NSDCAR REALTOR® member Michelle Harvey is the broker and owner of Harvey Homes and Property Management, founded in 2005. She has been recognized twice by the San Diego Business Journal newspaper as a “Women Who Mean Business” finalist. The native of Vista has worked in real estate since 1999, and has been a member of NSDCAR ever since. She is the author of “Home Buying Basics: Insider Tips to Purchasing a Home” (2010). Michelle and husband Jason are raising Mason, age 9. Michelle first met Jason at a math class at Palomar Community College. “He drove a 1965 Mustang, which I liked more than my 1966 Mustang,” Michelle said. She recently shared her thoughts about the real estate profession.
Gutsiest thing I ever said to anybody in real estate:
After working for over a year as a real estate assistant, I wanted to become a sales agent. During my interview with the office broker, she asked me, “Where do you see yourself in 10 years?” Without hesitation, I replied, “Doing your job, sitting in your chair.” Initially, the broker seemed startled, but then she invited me to join their office as a REALTOR®. Actually, I didn’t wait 10 years, but it was five years later before opening my own brokerage.
Toughest decision I had to make in real estate:
For more than 10 years, I worked both in sales and property management, managing individual homes. My management portfolio was not huge, but it was profitable. But then, about a year ago, I decided to drop property management. It wasn’t easy, but I had to be honest and admit that I could not be as effective as I wanted to be because my level of control was minimal. For example, owners would refuse to spend their money on repairs that were requested by the tenants, so then you had both sides angry at you. I am not a product of my circumstances, rather I’m a product of my decisions. To achieve your dreams in life, you need to decide on what really matters and what will last in your life and focus on that. If you’re not dreaming, you’re dying. Nobody is born great, there are only ordinary people committed to great dreams.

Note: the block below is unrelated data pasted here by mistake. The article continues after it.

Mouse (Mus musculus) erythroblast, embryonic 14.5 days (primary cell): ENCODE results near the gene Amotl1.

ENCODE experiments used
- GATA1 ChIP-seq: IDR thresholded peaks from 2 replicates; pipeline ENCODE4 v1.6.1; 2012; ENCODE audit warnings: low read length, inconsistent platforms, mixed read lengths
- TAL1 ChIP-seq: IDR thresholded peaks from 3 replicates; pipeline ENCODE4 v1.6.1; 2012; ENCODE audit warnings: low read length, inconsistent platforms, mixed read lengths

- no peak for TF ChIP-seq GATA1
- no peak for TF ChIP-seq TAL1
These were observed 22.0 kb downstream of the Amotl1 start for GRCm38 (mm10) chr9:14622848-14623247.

One of the most painful aspects of working in real estate:
It really hurts to lose a deal, especially when you’ve worked hard and tried nearly every strategy to make it work. However, I believe it hurts even more to see a client you’ve invested time and effort with decide to change their minds and leave to work with another agent. Ouch.
How to deal with failure in real estate:
Failure is not failing to reach your goal; instead, failure is not having a target. Failure is not falling down, but it’s refusing to get back up. You’re never a failure until you quit. Failure is not trying; instead, failure is failing to try. I believe that every situation in life, good or bad, has a lesson that can be learned and you can always benefit by learning from your failures, and then you need to move on. Never forget this truth: Failure probably won’t kill you. It’s not the end of the world, although sometimes it feels like it. However, sometimes, we vastly exaggerate the effects of failure. We overreact with the prospects of failing. For example, on the first day of kindergarten, imagine if I got in the wrong line or in the wrong classroom, and then I went home my mom and dad and said, “I’m a failure at education, this school thing just doesn’t work.” Of course, that example sounds crazy. Instead, you keep going. If at first you don’t succeed, it’s no big deal. You’re never a failure until you give up. Accept yourself, flaws and all. Make failure a learning experience, a teachable moment. It’s failure that gives you the proper perspective on success.
Keys to time management in real estate: